Compound Finance Review

Compound Finance

Compound Finance

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Open Dapp

Basic info

  • Token COMP
  • Audited yes
  • DAO yes
  • Yield farming yes
  • Team public
  • Hacks yes



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Last updated: Oct 23, 2023

What is Compound Finance?

Compound Finance is one of the veteran projects on the global DeFi market and one of the largest dApps on Ethereum by TVL. It was launched in September 2018 as an interest rate protocol that allows users to deposit assets into liquidity pools, for others to borrow, while receiving interest.

Compound also became one of the first DeFi protocols to switch to a fully decentralized governance model in April 2020 and has been controlled by the community of COMP token holders ever since. In a way, it was the COMP mining program, the newly introduced Compound native token at the time, that started the DeFi summer in May 2020. 

In April 2021, Compound made the news by becoming the first DeFi project to get over $10 billion in TVL.

How does Compound Finance work?

Compound allows users and decentralized applications to deposit cryptocurrencies into corresponding pools to earn compounding interest over time. These pools are open for borrowers who can get access to assets they don’t own by providing collateral. 

Active pools on Compound contain assets like ETH, DAI, USDC, WBTC, USDT, BAT, UNI, ZRX, TUSD, COMP, LINK, AAVE, etc.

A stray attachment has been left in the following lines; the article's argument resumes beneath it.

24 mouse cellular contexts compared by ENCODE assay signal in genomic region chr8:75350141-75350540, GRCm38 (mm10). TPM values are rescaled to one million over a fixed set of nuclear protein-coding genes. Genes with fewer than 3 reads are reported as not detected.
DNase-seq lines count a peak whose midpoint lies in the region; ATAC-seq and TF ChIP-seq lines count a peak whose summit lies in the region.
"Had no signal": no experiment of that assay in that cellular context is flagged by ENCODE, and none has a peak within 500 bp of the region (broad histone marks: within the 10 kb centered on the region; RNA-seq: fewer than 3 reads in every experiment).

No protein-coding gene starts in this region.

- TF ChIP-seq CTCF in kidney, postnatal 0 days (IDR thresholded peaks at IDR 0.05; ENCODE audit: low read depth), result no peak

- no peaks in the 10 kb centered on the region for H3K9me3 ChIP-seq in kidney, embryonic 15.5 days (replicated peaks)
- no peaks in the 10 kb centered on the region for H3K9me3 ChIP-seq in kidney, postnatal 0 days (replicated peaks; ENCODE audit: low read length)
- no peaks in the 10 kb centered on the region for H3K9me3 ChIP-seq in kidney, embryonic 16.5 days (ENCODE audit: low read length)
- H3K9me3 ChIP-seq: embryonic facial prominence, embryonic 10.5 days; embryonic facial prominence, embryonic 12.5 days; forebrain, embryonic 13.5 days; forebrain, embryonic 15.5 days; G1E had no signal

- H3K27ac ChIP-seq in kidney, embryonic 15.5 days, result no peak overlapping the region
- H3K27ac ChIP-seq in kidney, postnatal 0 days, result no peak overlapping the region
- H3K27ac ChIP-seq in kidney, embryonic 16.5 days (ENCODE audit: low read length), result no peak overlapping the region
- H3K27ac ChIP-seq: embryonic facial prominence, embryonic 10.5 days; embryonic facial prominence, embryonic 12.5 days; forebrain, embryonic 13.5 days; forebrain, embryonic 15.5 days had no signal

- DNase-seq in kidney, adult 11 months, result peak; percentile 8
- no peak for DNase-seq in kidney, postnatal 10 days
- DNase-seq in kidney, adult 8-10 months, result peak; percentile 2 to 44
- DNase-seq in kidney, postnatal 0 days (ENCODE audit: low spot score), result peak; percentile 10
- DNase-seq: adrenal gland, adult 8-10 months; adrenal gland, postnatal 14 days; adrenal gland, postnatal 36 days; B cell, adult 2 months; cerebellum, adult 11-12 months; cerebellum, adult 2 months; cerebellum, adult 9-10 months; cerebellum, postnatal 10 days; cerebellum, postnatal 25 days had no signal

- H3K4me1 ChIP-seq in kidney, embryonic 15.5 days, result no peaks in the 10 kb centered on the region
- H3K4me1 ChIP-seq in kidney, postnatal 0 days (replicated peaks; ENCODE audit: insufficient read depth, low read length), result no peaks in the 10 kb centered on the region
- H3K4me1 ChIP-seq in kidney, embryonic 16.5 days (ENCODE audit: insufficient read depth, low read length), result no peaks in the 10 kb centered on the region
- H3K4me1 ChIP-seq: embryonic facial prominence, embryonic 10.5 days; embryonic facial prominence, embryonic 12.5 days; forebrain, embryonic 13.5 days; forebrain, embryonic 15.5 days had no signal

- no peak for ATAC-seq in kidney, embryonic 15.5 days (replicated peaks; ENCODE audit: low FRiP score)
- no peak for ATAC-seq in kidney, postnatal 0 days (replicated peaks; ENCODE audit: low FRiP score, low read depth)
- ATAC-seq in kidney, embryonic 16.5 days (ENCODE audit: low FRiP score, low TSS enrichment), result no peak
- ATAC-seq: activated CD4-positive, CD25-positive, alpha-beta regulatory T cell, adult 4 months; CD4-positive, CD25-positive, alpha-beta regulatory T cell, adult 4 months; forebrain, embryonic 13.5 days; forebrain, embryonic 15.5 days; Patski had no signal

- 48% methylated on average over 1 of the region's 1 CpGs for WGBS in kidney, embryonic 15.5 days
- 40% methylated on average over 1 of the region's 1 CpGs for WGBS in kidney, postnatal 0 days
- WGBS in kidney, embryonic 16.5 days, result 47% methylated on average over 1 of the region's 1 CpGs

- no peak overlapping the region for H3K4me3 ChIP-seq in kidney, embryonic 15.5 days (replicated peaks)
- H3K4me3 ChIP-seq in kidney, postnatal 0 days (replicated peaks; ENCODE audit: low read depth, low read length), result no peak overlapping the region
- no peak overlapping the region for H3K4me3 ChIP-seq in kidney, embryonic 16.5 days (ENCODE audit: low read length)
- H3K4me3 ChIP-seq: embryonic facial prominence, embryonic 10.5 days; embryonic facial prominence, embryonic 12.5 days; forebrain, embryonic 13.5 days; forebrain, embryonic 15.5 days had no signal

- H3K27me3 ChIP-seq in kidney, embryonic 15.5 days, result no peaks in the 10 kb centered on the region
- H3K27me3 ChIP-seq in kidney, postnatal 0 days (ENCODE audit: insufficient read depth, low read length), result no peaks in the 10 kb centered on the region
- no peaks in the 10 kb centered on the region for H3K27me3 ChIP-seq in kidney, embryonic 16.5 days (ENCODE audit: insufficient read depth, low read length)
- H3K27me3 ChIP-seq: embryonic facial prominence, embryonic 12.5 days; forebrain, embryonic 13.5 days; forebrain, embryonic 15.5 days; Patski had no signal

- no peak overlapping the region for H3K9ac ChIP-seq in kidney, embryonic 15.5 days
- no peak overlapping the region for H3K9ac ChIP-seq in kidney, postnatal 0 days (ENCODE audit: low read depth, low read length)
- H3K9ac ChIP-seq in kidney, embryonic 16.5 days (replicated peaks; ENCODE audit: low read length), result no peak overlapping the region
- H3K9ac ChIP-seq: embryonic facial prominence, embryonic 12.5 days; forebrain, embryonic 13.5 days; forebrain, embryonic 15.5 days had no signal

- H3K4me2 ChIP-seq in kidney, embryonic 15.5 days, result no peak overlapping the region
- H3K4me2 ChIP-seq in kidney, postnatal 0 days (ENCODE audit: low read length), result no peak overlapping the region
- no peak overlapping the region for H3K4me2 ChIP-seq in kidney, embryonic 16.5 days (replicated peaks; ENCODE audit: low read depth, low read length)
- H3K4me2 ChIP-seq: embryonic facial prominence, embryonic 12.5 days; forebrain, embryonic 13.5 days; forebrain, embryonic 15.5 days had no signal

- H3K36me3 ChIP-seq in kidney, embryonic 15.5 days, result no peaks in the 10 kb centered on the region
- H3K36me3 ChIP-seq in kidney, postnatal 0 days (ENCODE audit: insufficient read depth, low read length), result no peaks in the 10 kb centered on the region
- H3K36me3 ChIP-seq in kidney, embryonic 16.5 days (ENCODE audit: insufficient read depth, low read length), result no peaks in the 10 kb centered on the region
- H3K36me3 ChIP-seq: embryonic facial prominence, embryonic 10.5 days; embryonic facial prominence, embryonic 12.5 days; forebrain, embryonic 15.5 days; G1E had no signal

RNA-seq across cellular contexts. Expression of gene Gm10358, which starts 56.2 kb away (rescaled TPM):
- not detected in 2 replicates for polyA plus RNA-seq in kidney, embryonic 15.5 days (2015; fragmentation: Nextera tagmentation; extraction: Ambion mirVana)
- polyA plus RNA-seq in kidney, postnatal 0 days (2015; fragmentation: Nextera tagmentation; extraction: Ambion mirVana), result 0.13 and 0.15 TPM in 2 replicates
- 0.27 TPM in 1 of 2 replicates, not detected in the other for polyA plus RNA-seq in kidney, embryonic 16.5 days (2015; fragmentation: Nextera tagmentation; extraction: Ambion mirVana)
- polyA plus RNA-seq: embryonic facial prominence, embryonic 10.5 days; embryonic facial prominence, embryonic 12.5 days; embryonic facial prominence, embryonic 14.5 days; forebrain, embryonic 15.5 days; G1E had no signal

After depositing assets to any of the pools, the user receives a cToken version of that asset, e.g. cDAI, cETH, cUSDC. These are ERC-20 tokens pegged in price to the underlying assets that can be transferred freely. Each time users withdraw their Compound deposit, cTokens disappear from their wallet.

Interest rates for lending and borrowing on Compound are adjusted algorithmically based on supply and demand. Rates also differ from pool to pool and depend on the proportion of borrowed assets, which is called utilization ratio, on Compound.

As on any other lending platform, there’s always a risk of liquidation for borrowers that occurs in situations when their collateral asset loses value significantly or when a borrowed asset surges in price.

From the point of architecture, the main feature of Compound protocol is its risk management layer called the Comptroller. It determines how much collateral a user is required to maintain, and triggers a liquidation event if needed. The Comptroller issues COMP tokens each block to distribute assets to users who have been interacting with the protocol. The rules under which the Comptroller operates are set by the community of COMP holders via the governance system of the project.

According to the Compound governance model, proposals may be created by any address that holds or has at least 25,000 COMP delegated to it. By locking 100 COMP, users may create an Autonomous proposal which becomes a governance proposal if delegated 25,000 COMP from other Compound users. 

Each proposal is subjected to a three-day voting period. During this period, any address holding COMP can vote for or against the proposal. There’s a minimum of 400,000 approval votes needed to implement the proposal which is queued in Timelock for two days after voting is complete. 

How to use Compound Finance?

Before proceeding with the Compound app, it is first required to connect a wallet and have some ETH to pay for the gas fees. Compound wallet support includes Metamask, Ledger, WalletConnect, Coinbase Wallet, and Tally.

Once a wallet is connected, the value of a user's supply and borrow balance is displayed at the upper part of the screen. The lower part is divided into two sections, where one is Supply Market and the other is Borrow Market. Each market shows the list of assets that can be supplied or borrowed. The far upper corner contains the Dashboard icon, which enables users to manage their lending and borrowing, and the Vote icon switches to the governance platform of Compound.